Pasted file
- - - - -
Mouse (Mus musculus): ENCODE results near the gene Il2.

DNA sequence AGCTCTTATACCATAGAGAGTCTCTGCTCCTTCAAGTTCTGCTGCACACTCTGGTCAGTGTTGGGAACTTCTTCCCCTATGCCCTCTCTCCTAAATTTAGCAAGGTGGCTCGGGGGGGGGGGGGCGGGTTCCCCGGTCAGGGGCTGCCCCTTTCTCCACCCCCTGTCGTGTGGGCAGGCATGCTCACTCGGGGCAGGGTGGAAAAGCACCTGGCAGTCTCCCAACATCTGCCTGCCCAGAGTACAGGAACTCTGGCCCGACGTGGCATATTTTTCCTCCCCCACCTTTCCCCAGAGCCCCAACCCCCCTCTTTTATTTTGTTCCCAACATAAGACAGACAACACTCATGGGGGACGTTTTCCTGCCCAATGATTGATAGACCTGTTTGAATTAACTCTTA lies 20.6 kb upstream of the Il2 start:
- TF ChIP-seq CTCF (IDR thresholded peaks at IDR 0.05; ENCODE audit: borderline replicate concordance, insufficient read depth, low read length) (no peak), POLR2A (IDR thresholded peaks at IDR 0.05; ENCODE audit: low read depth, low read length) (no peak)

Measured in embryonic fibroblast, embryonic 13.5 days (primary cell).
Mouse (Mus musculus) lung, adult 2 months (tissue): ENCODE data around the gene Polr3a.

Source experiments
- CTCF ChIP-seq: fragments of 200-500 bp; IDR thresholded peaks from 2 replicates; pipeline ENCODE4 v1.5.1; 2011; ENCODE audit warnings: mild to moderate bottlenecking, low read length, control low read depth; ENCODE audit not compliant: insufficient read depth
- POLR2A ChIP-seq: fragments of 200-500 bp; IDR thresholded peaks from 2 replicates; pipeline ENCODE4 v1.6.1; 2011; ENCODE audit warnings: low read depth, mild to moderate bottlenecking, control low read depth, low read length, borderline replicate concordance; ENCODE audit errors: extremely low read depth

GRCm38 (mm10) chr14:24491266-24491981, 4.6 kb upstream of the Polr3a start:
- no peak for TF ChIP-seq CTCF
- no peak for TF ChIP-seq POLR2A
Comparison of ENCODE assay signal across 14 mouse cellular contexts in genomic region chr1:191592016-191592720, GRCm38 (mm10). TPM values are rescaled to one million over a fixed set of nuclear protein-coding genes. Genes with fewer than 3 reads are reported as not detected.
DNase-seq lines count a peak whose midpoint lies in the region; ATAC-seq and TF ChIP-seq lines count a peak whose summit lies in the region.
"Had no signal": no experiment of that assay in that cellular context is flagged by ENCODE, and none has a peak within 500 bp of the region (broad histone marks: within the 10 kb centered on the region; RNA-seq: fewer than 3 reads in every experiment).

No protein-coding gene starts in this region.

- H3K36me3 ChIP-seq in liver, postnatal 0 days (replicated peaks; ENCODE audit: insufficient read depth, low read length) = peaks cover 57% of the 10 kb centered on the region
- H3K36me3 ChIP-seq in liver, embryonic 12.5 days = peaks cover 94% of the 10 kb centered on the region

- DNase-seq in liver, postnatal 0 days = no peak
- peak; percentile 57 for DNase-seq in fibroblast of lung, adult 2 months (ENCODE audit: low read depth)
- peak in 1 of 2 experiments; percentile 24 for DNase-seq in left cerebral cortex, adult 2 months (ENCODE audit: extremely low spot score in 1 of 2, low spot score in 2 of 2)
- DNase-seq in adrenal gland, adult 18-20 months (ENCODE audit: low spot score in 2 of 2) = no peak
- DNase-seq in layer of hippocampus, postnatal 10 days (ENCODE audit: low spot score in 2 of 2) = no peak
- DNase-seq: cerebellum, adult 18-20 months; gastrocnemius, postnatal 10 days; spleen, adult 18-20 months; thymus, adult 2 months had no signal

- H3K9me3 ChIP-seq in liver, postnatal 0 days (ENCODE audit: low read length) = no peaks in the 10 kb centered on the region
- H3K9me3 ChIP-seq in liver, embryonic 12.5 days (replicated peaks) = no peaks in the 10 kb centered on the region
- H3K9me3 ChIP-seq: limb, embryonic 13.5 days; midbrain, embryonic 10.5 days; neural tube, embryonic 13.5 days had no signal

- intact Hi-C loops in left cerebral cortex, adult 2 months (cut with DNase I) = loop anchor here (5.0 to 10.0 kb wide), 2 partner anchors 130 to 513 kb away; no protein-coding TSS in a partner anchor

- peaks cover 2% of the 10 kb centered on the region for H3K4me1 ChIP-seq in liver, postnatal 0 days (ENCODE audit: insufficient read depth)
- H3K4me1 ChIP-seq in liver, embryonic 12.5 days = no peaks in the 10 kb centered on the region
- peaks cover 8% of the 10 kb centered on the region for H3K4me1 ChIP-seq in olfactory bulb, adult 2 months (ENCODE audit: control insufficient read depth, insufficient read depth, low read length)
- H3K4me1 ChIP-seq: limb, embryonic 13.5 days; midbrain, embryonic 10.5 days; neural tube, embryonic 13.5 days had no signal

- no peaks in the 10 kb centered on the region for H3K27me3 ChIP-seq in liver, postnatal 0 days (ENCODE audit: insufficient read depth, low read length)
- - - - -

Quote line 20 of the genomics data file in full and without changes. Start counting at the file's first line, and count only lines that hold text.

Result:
- peak in 1 of 2 experiments; percentile 24 for DNase-seq in left cerebral cortex, adult 2 months (ENCODE audit: extremely low spot score in 1 of 2, low spot score in 2 of 2)